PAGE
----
People walk through the Chinatown district of Honiara on the Solomon Islands on November 26, 2021, after a third day of violence that saw the prime minister's home come under attack and swathes of the city reduced to smouldering ruins. Photo: AFP / Charley Piring

Anti-government demonstrators in Honiara, the capital of the Solomon Islands, last week demanded the prime minister step down, citing his government’s alleged corruption and its ties to the People’s Republic of China (PRC). After the police fired teargas at the up until then peaceful demonstrators, chaos erupted. 

An outbuilding at the parliament caught fire, a police station was attacked and mobs roamed the town. Over the next two days, much of Honiara’s Chinatown was burned and looted.  One “Chinese” shop, festooned with Taiwanese flags, was spared, however.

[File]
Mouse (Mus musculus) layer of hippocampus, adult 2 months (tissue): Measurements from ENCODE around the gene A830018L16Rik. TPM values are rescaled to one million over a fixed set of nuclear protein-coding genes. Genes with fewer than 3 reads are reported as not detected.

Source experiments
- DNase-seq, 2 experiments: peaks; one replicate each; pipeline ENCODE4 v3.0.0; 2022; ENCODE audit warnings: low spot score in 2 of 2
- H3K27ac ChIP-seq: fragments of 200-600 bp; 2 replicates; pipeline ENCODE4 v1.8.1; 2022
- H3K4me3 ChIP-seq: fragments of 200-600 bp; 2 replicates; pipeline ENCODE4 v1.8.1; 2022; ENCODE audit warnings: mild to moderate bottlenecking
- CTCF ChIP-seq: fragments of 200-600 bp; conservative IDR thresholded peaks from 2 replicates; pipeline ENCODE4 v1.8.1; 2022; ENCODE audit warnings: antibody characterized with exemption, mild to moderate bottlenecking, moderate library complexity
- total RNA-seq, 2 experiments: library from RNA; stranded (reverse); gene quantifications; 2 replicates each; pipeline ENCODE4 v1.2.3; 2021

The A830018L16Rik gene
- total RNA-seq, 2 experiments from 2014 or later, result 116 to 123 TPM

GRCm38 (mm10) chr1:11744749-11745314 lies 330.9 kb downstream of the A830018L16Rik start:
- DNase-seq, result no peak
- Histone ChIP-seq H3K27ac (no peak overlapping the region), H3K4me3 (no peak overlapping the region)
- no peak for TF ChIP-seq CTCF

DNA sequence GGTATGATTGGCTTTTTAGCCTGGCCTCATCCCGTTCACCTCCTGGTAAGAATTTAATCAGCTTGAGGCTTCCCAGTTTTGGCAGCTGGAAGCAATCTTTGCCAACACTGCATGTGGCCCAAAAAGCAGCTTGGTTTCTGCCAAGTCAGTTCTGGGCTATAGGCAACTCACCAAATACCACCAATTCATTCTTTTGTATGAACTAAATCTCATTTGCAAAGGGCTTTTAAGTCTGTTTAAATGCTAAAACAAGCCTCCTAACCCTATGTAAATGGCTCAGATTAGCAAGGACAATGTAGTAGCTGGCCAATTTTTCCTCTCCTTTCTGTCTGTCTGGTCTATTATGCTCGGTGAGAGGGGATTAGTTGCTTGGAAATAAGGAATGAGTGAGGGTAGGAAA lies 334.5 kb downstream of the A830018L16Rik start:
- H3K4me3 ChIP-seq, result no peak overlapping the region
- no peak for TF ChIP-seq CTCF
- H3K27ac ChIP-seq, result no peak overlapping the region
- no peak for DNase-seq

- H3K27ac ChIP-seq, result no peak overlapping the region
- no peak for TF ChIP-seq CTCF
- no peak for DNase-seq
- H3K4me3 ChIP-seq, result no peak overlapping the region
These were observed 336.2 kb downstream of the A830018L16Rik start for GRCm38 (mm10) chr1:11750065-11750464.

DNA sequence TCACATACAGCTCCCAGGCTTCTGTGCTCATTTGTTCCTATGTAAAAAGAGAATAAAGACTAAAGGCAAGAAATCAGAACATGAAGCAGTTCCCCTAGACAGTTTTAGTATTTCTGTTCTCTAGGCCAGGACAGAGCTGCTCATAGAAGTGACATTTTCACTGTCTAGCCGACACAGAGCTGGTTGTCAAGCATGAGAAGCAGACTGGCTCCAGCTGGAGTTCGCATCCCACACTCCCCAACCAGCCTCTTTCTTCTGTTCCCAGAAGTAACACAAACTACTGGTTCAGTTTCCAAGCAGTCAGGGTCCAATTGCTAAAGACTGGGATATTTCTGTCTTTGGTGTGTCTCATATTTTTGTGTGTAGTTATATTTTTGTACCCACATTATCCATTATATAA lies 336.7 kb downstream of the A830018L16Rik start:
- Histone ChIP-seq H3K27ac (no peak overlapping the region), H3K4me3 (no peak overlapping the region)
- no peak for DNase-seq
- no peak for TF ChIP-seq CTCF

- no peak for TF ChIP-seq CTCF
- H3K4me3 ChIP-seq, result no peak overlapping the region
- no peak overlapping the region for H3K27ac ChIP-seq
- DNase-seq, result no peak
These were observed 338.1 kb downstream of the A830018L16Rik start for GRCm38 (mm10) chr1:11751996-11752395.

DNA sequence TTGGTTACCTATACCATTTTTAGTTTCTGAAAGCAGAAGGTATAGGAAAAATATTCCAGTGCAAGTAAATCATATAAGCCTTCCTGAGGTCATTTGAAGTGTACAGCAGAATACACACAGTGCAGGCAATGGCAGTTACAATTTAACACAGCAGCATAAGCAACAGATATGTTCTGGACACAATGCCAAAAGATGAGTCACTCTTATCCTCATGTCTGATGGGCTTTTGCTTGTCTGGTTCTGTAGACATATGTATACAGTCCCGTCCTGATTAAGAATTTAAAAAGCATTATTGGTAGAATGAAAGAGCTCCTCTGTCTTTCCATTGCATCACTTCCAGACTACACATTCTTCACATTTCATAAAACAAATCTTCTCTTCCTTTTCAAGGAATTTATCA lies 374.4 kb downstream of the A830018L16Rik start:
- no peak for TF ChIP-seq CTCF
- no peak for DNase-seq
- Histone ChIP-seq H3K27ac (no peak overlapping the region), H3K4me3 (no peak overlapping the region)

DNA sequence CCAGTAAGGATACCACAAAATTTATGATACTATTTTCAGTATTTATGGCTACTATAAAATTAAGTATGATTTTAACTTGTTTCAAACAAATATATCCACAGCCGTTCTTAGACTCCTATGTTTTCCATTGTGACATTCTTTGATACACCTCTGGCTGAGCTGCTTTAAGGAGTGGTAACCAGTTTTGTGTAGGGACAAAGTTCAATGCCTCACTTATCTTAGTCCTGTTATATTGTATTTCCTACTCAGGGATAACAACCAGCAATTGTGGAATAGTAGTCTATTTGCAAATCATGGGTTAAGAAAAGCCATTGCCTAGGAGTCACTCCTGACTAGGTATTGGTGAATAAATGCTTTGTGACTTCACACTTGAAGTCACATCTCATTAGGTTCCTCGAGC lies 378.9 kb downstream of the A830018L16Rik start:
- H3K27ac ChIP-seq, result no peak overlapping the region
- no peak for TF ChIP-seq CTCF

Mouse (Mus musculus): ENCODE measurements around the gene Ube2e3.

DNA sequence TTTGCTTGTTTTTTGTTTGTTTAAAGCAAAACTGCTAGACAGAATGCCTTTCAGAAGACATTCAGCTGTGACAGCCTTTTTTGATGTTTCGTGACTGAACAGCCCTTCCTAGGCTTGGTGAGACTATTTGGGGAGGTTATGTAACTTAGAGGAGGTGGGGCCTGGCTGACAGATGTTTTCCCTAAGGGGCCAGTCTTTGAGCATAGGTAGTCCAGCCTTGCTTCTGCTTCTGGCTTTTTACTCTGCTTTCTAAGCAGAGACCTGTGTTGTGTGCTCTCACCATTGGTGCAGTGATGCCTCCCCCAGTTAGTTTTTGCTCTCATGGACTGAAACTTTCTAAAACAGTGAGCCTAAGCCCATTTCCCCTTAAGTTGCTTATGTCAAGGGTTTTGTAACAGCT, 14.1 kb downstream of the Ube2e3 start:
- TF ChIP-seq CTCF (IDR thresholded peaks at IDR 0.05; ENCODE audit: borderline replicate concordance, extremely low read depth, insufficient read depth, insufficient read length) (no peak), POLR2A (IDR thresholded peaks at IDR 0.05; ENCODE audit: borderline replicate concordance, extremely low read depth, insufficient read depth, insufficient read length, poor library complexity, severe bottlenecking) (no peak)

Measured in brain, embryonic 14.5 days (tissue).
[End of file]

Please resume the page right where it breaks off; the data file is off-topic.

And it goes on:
Americans used to know about the Solomon Islands and why they matter. The word “Guadalcanal” was enough. That’s where US Marines and Japanese forces fought a long, bloody campaign in World War II. 

But the US government has barely paid attention to the Solomons for decades, even though they are as important now as they were in 1942. 

The Solomon Islands are “strategic terrain” in today’s contest between the PRC and the US and its allies.  Hold the Solomons and you can isolate Australia from the US and the rest of Asia.  And you can further dominate the Southwest and South Pacific – as Beijing is attempting as part of its long-term political warfare strategy. 

The Solomons have been in China’s crosshairs for a long time. In 2019, the government of Prime Minister Manasseh Sogavare switched the country’s formal diplomatic recognition from Taiwan to the PRC.